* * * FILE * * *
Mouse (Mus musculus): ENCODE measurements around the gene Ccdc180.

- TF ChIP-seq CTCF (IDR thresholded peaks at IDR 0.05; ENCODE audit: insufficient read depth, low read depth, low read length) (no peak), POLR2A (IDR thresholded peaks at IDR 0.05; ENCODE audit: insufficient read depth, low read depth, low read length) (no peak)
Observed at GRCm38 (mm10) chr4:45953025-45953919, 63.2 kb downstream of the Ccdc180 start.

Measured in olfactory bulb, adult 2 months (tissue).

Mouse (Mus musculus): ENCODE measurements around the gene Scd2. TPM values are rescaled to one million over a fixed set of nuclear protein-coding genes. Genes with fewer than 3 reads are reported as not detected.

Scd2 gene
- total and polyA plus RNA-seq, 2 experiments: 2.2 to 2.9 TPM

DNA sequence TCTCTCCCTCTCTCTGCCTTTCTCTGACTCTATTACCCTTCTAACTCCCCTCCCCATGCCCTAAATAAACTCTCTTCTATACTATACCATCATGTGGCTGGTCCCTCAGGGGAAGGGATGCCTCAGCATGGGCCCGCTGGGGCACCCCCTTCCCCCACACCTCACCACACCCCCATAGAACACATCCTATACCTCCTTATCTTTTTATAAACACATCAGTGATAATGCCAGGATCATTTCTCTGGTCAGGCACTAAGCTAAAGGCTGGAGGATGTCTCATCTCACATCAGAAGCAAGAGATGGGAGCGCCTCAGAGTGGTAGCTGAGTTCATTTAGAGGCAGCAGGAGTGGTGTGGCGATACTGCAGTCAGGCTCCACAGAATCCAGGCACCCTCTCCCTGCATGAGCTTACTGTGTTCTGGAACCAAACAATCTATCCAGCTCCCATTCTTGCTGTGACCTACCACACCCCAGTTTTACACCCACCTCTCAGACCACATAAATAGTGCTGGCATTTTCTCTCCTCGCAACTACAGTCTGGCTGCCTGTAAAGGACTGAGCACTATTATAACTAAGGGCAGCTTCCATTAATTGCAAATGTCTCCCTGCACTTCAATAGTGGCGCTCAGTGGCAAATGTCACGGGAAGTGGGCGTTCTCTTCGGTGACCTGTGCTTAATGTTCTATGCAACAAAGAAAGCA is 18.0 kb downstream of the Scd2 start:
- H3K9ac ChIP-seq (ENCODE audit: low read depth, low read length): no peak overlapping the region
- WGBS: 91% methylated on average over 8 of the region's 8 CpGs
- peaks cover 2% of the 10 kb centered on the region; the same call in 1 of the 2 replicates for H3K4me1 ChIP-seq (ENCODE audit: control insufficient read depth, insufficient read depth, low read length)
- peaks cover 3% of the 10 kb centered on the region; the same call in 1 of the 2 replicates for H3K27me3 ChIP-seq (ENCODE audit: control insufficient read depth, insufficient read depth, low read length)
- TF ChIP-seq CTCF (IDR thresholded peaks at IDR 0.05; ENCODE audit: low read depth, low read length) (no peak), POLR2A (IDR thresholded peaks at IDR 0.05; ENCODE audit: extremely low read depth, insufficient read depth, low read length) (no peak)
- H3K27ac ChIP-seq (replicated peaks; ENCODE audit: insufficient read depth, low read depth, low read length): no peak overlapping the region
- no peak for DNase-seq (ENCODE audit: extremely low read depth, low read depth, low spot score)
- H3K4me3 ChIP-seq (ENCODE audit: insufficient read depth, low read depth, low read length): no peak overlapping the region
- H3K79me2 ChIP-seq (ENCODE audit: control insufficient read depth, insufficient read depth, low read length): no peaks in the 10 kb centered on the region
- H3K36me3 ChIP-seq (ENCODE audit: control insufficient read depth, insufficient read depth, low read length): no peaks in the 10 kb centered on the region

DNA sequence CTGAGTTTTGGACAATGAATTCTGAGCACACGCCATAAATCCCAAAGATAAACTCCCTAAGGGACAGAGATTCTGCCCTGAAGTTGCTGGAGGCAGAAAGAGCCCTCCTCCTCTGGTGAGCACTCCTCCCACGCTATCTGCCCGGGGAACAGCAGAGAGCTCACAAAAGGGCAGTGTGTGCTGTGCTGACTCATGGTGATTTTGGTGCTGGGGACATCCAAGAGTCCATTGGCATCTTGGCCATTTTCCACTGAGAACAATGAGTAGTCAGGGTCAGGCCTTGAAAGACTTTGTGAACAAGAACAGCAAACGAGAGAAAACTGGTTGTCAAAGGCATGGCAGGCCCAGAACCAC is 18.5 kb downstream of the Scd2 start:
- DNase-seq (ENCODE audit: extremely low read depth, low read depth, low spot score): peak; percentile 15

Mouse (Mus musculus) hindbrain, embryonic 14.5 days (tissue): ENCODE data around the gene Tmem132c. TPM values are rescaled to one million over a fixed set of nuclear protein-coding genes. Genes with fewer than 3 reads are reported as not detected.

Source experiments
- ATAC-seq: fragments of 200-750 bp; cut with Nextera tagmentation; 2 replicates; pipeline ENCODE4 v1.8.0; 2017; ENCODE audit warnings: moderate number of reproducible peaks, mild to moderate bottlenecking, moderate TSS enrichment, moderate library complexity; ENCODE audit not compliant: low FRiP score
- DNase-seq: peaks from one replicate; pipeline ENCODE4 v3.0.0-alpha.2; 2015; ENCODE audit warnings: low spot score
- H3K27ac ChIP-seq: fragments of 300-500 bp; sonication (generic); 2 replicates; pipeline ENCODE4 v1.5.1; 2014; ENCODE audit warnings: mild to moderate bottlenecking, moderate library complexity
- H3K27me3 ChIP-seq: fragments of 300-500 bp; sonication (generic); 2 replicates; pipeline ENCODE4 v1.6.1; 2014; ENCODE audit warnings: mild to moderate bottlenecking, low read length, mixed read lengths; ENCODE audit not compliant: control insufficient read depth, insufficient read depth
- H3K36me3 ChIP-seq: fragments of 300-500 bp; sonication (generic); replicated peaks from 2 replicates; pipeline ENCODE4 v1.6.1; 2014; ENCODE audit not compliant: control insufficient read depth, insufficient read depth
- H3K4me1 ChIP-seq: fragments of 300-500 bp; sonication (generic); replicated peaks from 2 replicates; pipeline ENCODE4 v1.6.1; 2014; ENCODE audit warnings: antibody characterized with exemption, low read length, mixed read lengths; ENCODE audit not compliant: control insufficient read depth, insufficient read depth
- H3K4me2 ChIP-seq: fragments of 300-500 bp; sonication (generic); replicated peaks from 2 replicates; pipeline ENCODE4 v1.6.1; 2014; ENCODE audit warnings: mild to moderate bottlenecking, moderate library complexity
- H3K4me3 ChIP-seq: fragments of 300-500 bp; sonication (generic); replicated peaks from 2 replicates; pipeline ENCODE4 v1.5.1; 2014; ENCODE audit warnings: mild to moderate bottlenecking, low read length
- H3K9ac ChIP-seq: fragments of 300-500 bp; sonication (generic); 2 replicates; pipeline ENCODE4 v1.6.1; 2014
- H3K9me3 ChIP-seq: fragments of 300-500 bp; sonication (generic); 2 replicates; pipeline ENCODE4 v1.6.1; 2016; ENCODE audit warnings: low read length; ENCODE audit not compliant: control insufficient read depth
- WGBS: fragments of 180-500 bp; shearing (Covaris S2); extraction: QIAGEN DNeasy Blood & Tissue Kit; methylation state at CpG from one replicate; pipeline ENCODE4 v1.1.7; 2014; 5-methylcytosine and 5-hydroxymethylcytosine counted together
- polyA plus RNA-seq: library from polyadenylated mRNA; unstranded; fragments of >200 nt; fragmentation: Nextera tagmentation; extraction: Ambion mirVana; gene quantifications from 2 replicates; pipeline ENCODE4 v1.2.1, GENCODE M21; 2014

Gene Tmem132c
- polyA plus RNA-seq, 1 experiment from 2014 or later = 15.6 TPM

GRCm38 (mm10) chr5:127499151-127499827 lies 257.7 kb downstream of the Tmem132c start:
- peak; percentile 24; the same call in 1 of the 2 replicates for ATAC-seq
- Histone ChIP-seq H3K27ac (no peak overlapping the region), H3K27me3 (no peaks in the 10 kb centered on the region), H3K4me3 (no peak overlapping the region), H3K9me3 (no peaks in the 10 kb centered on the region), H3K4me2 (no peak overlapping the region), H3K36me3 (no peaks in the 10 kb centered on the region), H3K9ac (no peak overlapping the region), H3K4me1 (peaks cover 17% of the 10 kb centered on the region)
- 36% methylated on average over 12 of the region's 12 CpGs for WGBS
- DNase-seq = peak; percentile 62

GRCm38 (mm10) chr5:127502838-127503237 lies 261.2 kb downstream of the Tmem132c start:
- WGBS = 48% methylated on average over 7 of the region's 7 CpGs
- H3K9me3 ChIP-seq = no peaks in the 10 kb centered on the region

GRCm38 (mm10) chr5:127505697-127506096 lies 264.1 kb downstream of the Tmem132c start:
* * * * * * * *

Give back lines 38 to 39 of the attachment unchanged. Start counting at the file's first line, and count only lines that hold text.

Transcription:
- peak; percentile 24; the same call in 1 of the 2 replicates for ATAC-seq
- Histone ChIP-seq H3K27ac (no peak overlapping the region), H3K27me3 (no peaks in the 10 kb centered on the region), H3K4me3 (no peak overlapping the region), H3K9me3 (no peaks in the 10 kb centered on the region), H3K4me2 (no peak overlapping the region), H3K36me3 (no peaks in the 10 kb centered on the region), H3K9ac (no peak overlapping the region), H3K4me1 (peaks cover 17% of the 10 kb centered on the region)